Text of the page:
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VARIOUS TEXTS: Abtract Art and Surrealism

Miro: Mythologization of Landscape (Dialogue of Insects), 1924/25
Tanguy: Drawing, 1932 Tanguy: Les Nouveaux Nomads, 1935
Picasso: Still life with guitar, 1913 Masson: Furious suns, 1927


Abstract tendencies in Surrealist art
Surrealism, a schismatic1 outgrowth of Dadaism, was annonnced in Paris in 1924. Many of the more important Surrealist artists had been Dadaists, notably Arp, Ernst and Man Ray. Like the Dadaists the Surrealists also "claimed" Chirico and Klee, to whom they added Picasso. Masson and Miro were, Tanguy, Giacometti and Dali still are, official members of the movement. Surrealism was, like Dadaism, a point of view, a faith, almost a way of life. The Surrealists developed and codified2 the theories of the Dadaists. Like them they advocated absolute spontaneity and license3 and despised all conventional systems of values; but, unlike the Dadaists, their anarchy was systematic. In their rejection of the rational and intellectual in favor of the subconscious world of impulse they looked for sanction4 to Freud and the psychology of the subconscious. Many of their paintings and drawings are the result of automatic technique or of an attempt to recapture the atmosphere of dreams - both related to psychoanalytic method. Like the Dadaists they discovered values in the commonplace curiosities and bizarre banalities of popular art but they had little interest in machine esthetic which had been so important in Dadaism. They turned, rather, to primitive art as a revelation of unspoiled group expression and to the art of the insane and of children as the uninhibited expression of the individual. ...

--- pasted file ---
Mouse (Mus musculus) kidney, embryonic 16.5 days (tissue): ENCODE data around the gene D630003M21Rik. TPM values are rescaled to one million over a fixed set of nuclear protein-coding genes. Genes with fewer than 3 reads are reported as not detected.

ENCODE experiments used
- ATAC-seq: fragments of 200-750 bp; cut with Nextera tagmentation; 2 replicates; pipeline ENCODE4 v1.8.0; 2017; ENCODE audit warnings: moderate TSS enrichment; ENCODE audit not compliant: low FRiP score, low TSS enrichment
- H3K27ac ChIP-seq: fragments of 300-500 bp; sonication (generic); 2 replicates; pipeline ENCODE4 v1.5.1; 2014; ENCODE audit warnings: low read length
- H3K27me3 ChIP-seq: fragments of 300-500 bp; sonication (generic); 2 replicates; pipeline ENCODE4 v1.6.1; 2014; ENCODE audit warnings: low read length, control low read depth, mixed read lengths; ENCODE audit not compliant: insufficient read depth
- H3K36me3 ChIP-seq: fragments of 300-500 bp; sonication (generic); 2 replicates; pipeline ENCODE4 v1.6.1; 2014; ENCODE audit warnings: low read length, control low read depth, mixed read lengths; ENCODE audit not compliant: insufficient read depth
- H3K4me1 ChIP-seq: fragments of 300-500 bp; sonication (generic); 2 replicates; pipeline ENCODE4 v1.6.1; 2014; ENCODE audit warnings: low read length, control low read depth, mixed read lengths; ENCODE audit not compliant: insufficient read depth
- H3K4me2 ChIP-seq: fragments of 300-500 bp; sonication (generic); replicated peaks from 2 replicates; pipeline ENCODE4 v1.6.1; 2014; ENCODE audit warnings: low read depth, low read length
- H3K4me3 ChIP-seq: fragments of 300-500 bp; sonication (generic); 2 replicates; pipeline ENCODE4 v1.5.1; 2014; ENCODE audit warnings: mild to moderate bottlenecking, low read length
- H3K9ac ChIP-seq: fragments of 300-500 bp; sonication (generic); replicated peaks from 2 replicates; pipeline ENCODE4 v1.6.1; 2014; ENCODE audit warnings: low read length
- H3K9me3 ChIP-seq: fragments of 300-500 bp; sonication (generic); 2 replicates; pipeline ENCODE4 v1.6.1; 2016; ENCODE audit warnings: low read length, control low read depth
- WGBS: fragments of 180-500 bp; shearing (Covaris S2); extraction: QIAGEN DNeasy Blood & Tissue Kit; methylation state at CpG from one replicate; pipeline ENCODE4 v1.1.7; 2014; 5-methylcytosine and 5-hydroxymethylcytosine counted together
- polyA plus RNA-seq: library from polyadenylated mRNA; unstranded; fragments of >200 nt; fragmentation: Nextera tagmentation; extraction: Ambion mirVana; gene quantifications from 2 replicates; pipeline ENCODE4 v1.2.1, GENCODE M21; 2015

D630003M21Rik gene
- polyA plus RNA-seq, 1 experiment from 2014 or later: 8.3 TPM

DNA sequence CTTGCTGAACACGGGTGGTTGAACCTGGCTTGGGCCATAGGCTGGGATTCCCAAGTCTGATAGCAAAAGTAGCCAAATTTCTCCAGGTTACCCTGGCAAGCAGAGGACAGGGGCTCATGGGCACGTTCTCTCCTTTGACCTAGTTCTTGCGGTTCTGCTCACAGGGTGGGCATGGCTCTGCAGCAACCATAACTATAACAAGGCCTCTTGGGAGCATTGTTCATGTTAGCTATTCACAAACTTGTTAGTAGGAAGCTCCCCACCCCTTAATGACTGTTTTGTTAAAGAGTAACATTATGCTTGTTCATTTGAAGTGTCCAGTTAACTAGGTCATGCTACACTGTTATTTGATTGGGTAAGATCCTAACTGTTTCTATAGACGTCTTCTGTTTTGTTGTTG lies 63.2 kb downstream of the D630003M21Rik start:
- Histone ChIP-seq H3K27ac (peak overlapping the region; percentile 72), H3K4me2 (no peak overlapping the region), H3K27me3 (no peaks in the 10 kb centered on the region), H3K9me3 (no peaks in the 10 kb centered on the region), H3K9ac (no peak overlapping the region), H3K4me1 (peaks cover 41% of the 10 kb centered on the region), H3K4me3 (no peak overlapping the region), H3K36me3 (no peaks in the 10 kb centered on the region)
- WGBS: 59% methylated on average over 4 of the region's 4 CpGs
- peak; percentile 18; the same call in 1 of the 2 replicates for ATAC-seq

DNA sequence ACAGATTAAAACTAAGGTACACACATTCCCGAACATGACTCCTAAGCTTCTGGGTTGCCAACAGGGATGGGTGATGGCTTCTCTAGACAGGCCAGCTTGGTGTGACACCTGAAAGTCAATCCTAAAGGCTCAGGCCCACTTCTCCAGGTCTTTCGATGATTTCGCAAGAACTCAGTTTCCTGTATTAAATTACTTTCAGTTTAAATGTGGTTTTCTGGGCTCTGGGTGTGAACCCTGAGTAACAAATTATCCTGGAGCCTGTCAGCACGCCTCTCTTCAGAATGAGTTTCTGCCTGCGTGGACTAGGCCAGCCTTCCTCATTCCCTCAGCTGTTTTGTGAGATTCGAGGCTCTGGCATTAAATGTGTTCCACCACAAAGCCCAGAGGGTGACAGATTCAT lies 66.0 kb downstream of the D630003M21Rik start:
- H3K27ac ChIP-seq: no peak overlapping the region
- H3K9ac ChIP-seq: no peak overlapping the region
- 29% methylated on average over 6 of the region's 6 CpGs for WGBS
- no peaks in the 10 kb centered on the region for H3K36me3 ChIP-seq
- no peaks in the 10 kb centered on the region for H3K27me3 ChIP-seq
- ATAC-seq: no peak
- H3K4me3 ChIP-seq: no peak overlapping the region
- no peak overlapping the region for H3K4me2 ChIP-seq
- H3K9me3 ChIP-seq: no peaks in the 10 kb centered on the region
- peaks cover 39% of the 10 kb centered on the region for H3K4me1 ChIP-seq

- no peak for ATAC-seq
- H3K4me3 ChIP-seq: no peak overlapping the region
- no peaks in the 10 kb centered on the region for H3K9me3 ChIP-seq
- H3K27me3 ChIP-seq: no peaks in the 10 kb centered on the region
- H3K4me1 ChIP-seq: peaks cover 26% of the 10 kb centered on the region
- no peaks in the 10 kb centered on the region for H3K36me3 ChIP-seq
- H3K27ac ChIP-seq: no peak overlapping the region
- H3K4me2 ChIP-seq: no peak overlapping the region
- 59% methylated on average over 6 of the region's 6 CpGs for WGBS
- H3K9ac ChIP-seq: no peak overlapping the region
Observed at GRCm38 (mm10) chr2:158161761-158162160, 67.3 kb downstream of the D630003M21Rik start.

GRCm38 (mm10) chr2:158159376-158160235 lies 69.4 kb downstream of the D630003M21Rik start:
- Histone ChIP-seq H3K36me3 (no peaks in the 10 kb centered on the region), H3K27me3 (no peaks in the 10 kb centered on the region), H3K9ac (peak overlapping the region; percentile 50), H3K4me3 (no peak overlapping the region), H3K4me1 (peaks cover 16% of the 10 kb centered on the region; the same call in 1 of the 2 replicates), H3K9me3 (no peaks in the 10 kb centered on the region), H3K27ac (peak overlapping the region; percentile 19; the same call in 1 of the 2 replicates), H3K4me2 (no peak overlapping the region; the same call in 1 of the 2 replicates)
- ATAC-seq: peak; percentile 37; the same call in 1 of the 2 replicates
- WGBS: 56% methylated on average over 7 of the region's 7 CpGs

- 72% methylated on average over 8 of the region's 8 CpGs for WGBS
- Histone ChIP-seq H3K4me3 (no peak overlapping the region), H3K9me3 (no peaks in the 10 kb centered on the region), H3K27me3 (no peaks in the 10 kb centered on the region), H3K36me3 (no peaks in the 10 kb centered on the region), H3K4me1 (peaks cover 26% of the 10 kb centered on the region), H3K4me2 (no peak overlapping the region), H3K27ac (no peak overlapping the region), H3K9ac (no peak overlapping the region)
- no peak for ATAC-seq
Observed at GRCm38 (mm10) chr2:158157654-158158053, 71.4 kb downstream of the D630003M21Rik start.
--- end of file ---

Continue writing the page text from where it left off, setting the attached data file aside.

Abstract art, it should be clearly understood, was no more a part of the Surrealist program than it had been of Dada. From a strictly Surrealist point of view an abstract design is merely a by-product. For instance a Picasso collage, considered not as a pattern of line and texture but from the point of view of subject-matter, as a representation of a still life, is sufficiently bizarre to excite the Surrealist emotion of disquieting amazement. But, to reverse the point of view, Masson's pastel and Tanguy's drawing, whatever their Surrealist significance may be, are even more abstract than Picasso's collages and may be considered one of the results of the early 20th century impulse towards abstract design.

Surrealist painting may be divided into two kinds. The first might be called automatic pictures; the second dream pictures. The first kind suggests a maximum of technical spontaneity, a direct record of an uncensored graphic or pictorial impulse. To this category belongs much of the Surrealist work of Masson, Miro, Arp and often of Ernst and Picasso. The second kind of Surrealist painting also depends upon spontaneity of imagination but not of technique. Chirico, in his work of 1910-20, Tanguy, Dali, Magritte and often Ernst, in their effort to make as convincing as possible a fantastic or dream-like world, use a technique as realistic and deliberate as that of a Flemish or Italian master of the 15th century.

Source: Cubism and Abstract Art by Alfred H. Barr, Jr., The Museum of Modern Art, New York 1936, pp. 179/80


Annotations:
1. schismatic = abgespalten, abtrünnig
2. to codify = festschreiben, kodifizieren
3. license = künstlerische Freiheit
4. sanction = Billigung, Unterstützung


Assignments:<br> 1. How does surrealism distinguish from dadaism?
2. What are the typical features of surrealism?
3. How does Picasso's 'Still life with guitar' differ from the two paintings by Tanguy?
4. Why are Masson's and Miro's paintings typical of surrealism, but in what respect are they different?
5. Which of above paintings appeals to you? Substantiate your choice. (If no painting appeals to you, say why not).



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